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Fairfax May Hold $ For Econ Growth & Jobs

Fairfax County is blessed with “a very unusual group of politicians,” according to the head of the county’s Economic Development Authority (EDA), responding to the recent remark by Sharon Bulova, new chair of the county Board of Supervisors, that she “will not vote for any cut in economic development” despite a $700 million shortfall currently being addressed in the next fiscal year budget.

Economic growth and job creation are seen as the key to the county’s future prosperity.

Dr. Gerald L. Gordon, president and CEO of the county’s dynamic EDA, addressed a meeting of his City of Falls Church EDA counterparts at the F.C. City Hall Tuesday to tell them how his organization recently landed the relocation of the major corporate headquarters of Exxon-Mobil, Volkswagen, and most recently, the Hilton Hotel chain in the county.

But while he focused on the successes of his organization, he was effusive in praise for the county’s political leadership, singling out Bulova’s comment.

“Every county entity was told going into the current, difficult budget cycle to present a budget 15 percent lower than the previous year’s,” Gordon noted. “We complied, while commenting on the damaging effects the cuts would cause us.”

Then, he said, County Manager Anthony Griffin presented his recommended budget to the County Board, and he reduced the cut in the EDA budget from 15 to six percent. Now, despite deep cuts in almost all county programs, he quoted Bulova and is hopeful that his authority will receive the same $7 million funding level it’s enjoyed for most of the past decade.

Clearly, the EDA’s work is perceived as essential to future revenue growth to relieve budgetary pressures and to create jobs in the future, Gordon explained, as commercial development is a major net plus, requiring only 50 cents in services for every dollar it returns to the county’s tax coffers. Even in the current recession, with national unemployment near nine percent, the county has enjoyed a net increase in jobs.

“Despite having the highest, or second-highest, income per capita of any jurisdiction in the nation,” Gordon pointed out, “We are disadvantaged by Virginia law which prohibits localities from imposing an income tax. Therefore, we depend on residential real estate taxes, and that can be relieved only by tax revenues generated by commercial development.” Residential growth costs exceed tax revenues generated from it, unlike commercial growth.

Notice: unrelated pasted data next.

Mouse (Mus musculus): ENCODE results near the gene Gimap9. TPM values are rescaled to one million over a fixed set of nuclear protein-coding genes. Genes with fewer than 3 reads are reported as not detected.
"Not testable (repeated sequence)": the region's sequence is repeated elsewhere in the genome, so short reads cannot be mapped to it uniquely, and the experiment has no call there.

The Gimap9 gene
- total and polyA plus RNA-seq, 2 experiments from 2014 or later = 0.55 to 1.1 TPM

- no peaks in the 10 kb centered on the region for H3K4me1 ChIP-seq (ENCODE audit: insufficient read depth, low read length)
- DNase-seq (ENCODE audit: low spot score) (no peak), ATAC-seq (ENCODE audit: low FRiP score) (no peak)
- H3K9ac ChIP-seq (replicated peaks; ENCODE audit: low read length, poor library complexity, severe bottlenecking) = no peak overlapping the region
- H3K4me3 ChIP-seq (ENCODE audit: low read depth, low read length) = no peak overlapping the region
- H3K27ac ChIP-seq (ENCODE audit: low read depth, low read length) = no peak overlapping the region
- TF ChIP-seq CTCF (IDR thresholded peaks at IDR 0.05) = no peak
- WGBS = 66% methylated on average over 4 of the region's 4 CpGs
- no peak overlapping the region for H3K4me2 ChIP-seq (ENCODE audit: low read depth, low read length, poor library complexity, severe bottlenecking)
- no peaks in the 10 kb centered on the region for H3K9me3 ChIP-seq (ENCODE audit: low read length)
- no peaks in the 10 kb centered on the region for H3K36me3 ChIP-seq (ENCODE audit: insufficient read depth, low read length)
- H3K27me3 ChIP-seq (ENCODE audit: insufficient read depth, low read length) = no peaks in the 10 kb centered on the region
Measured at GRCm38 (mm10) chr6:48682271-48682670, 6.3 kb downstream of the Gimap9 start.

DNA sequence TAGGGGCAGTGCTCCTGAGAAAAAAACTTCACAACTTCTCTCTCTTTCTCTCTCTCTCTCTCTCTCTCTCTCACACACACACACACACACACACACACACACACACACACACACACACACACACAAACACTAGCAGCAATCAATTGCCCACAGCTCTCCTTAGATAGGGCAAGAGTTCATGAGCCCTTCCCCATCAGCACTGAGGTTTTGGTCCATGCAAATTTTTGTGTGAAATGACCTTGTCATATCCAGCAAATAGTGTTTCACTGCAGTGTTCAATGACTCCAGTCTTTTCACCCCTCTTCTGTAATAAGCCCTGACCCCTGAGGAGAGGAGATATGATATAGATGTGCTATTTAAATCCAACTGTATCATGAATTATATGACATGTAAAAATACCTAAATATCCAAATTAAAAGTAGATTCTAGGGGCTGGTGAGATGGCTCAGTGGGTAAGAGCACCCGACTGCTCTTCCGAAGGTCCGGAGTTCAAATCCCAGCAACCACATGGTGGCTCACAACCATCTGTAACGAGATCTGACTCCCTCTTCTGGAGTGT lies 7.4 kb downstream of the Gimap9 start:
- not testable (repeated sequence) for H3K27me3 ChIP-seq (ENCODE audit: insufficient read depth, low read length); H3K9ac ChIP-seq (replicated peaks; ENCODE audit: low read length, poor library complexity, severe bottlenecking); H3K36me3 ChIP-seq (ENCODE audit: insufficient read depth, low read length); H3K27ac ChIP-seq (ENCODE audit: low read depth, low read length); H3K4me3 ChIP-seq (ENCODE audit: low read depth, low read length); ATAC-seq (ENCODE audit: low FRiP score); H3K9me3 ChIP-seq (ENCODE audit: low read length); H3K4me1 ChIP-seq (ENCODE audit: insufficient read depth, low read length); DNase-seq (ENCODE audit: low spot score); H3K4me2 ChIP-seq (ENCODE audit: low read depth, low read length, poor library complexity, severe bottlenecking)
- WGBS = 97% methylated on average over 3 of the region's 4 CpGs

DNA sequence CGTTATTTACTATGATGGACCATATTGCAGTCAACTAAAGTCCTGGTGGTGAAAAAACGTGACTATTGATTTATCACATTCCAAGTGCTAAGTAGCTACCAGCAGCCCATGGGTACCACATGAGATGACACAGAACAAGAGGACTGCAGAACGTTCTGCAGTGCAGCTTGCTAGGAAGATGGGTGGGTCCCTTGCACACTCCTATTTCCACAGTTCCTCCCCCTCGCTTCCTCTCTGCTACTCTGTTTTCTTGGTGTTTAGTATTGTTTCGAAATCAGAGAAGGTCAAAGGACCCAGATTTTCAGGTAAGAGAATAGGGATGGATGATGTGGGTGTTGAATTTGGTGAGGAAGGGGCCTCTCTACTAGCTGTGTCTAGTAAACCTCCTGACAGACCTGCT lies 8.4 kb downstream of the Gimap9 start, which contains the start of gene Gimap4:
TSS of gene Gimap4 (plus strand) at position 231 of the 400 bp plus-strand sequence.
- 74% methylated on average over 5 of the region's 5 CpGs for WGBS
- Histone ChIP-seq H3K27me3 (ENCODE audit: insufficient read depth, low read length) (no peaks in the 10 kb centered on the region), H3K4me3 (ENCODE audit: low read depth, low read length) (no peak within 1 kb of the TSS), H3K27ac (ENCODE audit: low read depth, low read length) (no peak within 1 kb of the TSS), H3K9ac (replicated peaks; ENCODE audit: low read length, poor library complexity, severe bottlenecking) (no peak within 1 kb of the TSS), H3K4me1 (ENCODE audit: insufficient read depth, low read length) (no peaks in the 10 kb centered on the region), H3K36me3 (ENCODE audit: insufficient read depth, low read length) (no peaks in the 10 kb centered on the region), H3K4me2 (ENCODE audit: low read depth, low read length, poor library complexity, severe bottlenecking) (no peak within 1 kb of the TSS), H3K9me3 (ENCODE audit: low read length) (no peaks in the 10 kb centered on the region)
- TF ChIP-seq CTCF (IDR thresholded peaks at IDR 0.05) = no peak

Thus, he noted that because of the county’s success at economic development, residential real estate taxes have declined since 1990, despite more than doubling of the residential population.

Gordon said his EDA’s mission is very focused at bringing new businesses to the county, with up to $2 million of its annual budget going directly to advertising and a staff of 48 commandeering six external offices, five overseas and another in the U.S. in San Francisco.

He suggested to his Falls Church counterparts that the City, with a population of 11,400 in 2.2 square miles compared to the county’s over one million population, focus on attracting small to mid-sized companies, instead of corporate giants.

In the case of the recent decision by the Hilton Hotel chain to locate its world headquarters in Tysons Corner, he suggested that Falls Church might go after attracting the many smaller feeder or supplier businesses that service the Hilton chain and are scattered around Hilton’s current headquarters in Beverly Hills, Calif.

Companies are interested in relocating out of California now because of excessive over-regulation, citing overly-strict parking ratio mandates as among them.

“Companies like Fairfax County because of the responsiveness of its government,” he said. “Taxes aren’t a big issue unless they are really extreme.”
He said that despite size differences, Falls Church and Fairfax County “bring many of the same assets to the market” in pursuing business relocations, retentions and start-ups here.

“We share our proximity to Washington, D.C., though nobody wants to be right in D.C. because it has nothing but lawyers,” he quipped. He said the two Northern Virginia jurisdictions also share their proximity to major airports, to an East Coast location nearer to Europe and the U.K., a good quality of life and, he stressed, quality public education systems.

He said that corporate interest in quality education as a condition for relocating is “stunning.” Good schools attract the best work force, he noted. Since coming to Fairfax County, Volkswagen has given $2 million to local schools, including George Mason University and NOVA, and Hilton is also known for outstanding “corporate citizenship,” he said.

The success of Fairfax’s EDA has resulted in the fact that Northern Virginia is one of only four regions of the U.S to experience job growth, even as the national unemployment rate approaches nine percent. Only Denver, Dallas, Boston and Northern Virginia have enjoyed a net gain in jobs, he pointed out. There are now 620,000 jobs in Fairfax County, more than any other area of the greater D.C. region, including the District, itself, which has 580,000 jobs.